I invite you to read the following sentence aloud: The chef added cherries to the Christmas pudding.
Did you notice that all the bolded words begin with “ch,” yet each makes a different sound?
When two letters represent one sound, the combination of letters is called a digraph. The digraph “ch” makes three different sounds in English.
This can be confusing for language learners since there are no spelling or pronunciation rules to follow. The origin of these words, however, can be a guide.
CH = /TCH/
The digraph “ch” is most commonly pronounced as /tch/ (written as /tʃ/ in the International Phonectic Alphabet, or IPA). Most of the words with this sound come from Old English and are Germanic in origin. Examples include child, church, and each.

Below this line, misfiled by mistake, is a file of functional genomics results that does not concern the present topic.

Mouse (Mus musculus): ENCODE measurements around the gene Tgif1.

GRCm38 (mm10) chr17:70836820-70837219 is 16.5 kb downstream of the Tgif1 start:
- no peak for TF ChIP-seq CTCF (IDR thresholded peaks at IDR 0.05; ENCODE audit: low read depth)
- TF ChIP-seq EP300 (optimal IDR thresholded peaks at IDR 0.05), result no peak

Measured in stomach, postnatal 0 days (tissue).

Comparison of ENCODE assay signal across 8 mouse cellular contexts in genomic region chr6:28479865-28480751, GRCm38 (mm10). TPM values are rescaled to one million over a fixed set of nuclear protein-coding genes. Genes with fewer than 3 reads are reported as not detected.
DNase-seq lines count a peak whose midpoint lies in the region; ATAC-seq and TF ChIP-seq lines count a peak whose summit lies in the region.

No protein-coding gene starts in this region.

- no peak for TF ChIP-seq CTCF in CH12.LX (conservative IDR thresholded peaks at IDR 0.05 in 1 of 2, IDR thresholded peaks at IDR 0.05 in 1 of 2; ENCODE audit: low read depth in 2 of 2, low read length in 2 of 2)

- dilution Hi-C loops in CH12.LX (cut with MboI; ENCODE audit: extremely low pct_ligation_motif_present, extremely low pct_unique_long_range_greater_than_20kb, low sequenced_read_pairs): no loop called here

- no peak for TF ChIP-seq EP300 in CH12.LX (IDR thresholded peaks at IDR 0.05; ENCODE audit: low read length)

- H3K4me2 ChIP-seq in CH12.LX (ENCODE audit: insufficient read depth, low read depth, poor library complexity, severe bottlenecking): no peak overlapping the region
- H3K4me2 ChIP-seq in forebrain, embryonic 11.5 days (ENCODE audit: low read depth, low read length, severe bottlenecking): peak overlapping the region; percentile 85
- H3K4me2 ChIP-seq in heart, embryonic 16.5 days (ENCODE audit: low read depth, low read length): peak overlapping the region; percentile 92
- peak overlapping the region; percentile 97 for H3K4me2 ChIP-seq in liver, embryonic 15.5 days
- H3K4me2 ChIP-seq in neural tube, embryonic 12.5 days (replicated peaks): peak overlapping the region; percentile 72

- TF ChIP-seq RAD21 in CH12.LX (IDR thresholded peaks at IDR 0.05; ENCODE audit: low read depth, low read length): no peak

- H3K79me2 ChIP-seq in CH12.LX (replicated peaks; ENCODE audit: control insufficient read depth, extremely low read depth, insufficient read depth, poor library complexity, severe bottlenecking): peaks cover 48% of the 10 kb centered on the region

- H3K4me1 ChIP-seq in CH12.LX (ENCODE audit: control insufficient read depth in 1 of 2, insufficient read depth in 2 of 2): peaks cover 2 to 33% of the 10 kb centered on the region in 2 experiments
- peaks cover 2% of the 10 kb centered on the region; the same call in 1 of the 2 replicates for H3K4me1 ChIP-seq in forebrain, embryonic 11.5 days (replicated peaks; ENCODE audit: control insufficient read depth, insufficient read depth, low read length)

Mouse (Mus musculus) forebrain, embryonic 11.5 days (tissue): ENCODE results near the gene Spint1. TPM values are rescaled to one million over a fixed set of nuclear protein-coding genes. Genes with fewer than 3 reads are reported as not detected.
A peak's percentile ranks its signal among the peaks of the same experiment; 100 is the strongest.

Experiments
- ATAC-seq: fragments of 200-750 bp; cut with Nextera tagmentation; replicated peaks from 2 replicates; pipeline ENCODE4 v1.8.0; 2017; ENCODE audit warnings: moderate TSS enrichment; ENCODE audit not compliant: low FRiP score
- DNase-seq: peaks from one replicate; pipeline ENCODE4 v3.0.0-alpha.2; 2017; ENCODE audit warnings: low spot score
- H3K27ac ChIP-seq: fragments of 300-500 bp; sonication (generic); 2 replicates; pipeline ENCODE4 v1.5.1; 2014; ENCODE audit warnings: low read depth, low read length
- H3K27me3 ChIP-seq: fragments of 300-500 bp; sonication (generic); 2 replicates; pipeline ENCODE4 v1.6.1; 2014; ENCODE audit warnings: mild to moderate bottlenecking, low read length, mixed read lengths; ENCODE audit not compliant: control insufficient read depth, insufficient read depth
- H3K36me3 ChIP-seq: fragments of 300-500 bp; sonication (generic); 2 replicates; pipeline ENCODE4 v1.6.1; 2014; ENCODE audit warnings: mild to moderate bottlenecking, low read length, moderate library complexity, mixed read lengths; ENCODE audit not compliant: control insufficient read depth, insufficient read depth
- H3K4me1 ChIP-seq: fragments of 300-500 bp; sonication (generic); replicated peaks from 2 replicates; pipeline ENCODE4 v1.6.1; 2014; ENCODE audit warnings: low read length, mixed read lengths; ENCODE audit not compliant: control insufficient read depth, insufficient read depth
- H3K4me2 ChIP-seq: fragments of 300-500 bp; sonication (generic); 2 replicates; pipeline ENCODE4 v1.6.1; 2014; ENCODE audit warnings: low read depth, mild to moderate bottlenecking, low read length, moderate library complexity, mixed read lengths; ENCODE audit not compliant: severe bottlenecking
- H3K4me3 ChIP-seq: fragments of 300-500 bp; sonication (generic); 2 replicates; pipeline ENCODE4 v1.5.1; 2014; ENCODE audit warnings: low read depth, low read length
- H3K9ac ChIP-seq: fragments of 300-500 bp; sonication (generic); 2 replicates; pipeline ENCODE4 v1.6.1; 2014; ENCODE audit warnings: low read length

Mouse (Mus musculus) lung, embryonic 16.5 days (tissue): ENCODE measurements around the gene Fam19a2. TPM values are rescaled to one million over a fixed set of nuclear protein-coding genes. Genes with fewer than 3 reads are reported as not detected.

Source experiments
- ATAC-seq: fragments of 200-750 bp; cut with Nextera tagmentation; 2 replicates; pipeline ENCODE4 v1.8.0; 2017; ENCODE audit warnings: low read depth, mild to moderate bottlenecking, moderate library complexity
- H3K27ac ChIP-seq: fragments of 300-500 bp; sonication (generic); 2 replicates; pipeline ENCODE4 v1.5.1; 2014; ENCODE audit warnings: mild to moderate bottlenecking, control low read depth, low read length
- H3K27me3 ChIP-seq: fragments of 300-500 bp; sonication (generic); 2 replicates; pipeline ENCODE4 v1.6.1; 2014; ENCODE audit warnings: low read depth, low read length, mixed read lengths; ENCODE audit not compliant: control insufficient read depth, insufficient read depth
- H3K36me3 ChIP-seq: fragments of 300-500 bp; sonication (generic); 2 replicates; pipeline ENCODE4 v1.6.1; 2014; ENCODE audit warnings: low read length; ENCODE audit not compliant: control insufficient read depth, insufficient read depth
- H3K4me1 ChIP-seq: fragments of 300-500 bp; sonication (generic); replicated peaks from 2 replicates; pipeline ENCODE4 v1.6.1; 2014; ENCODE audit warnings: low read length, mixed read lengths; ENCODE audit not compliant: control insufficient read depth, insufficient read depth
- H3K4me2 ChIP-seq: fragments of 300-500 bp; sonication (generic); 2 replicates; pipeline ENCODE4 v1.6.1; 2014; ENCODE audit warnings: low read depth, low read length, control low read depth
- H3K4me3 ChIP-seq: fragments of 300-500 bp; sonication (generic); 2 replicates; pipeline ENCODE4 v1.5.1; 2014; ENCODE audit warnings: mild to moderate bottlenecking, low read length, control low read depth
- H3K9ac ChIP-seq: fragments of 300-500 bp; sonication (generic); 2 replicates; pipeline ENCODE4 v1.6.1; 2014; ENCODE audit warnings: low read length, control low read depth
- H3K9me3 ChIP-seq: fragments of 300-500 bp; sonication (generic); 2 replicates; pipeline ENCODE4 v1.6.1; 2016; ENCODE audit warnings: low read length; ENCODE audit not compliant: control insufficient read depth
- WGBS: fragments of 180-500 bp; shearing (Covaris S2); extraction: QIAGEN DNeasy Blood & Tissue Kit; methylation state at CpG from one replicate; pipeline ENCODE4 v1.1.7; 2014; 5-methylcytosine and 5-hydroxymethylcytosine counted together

Some words of French origin, like challenge and chance, also use the /tch/ sound. This is because in Old French, words with “ch” were pronounced /tch/.
CH = /K/
In words of Greek origin, “ch” is usually pronounced as /k/. The word character, for example, comes from the classical Greek kharaktēr (meaning “engraved mark”).
More examples of words with the /k/ sound are anchor, chaos, echo, mechanic, orchestra, psychology, school, and stomach.
CH = /SH/
In words of French origin, “ch” can be pronounced as /tch/ or /sh/ (IPA: /tʃ/ or /ʃ/).
The city name "Chicago," for example, is thought to have come from the French-Canadian form of the Miami-Illinois word “shikaakwa,” or “smelly onion.” Algonquin people are known to have named natural landmarks after plants that grew in the surrounding area.
Other examples of words from French with the /sh/ sound include brochure, champagne, chef, fuchsia, machine, mustache, parachute, and quiche.